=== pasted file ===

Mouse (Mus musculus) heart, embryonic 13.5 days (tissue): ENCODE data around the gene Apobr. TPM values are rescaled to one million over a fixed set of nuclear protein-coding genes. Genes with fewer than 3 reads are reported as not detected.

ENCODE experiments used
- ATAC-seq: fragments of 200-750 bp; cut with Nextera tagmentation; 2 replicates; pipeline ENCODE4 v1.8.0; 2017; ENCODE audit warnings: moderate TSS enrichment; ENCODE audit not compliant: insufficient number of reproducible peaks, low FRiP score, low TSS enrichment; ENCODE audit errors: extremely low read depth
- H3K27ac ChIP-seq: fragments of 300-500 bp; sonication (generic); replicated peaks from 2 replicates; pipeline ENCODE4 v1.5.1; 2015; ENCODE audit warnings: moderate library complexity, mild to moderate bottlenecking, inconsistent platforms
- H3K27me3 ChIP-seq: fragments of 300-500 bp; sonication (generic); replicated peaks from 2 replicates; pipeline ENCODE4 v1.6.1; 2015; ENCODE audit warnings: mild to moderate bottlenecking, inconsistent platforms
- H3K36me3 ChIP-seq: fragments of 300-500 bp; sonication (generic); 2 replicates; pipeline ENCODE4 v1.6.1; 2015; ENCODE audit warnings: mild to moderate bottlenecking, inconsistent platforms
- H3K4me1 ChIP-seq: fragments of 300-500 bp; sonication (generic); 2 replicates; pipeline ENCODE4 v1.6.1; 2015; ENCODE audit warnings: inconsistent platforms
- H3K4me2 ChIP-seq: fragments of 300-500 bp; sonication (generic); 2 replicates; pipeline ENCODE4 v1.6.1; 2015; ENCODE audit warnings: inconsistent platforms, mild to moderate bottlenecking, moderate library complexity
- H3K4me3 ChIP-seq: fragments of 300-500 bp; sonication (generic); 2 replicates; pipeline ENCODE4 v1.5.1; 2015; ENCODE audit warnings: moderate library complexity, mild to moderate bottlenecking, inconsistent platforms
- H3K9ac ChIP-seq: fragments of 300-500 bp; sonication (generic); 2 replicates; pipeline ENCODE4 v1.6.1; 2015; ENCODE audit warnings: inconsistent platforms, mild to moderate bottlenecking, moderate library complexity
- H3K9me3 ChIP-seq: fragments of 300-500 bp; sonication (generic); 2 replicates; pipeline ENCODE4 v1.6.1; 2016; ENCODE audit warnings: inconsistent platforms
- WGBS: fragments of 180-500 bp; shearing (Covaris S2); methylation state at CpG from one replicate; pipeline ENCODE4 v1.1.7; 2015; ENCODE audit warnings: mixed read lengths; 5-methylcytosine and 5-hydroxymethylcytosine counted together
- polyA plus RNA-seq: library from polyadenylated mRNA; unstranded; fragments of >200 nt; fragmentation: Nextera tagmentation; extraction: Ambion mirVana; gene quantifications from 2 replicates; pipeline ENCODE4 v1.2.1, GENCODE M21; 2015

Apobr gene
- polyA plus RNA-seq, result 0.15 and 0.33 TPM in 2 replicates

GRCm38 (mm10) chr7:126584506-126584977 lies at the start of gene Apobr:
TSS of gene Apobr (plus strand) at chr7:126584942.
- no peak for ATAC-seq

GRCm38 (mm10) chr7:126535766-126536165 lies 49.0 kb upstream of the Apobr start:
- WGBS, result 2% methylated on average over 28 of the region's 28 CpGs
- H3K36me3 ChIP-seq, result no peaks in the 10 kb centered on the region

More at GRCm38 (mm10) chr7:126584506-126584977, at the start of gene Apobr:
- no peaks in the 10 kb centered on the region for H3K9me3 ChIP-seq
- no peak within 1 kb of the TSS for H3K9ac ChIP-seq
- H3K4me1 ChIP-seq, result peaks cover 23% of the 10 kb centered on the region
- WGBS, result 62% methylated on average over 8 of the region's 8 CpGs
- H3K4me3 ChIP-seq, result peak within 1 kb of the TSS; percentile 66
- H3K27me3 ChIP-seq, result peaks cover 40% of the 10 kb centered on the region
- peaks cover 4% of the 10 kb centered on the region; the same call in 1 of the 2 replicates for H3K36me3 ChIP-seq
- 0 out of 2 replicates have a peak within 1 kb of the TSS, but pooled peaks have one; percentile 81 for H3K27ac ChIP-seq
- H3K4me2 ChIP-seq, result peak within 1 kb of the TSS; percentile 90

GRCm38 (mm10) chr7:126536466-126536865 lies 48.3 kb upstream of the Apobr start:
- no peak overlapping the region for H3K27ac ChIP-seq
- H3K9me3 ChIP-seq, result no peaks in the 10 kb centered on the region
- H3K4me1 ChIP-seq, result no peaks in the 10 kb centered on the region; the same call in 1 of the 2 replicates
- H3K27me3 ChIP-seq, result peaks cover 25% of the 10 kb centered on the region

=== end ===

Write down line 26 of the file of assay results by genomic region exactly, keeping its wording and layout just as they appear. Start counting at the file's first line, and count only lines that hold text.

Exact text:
- WGBS, result 62% methylated on average over 8 of the region's 8 CpGs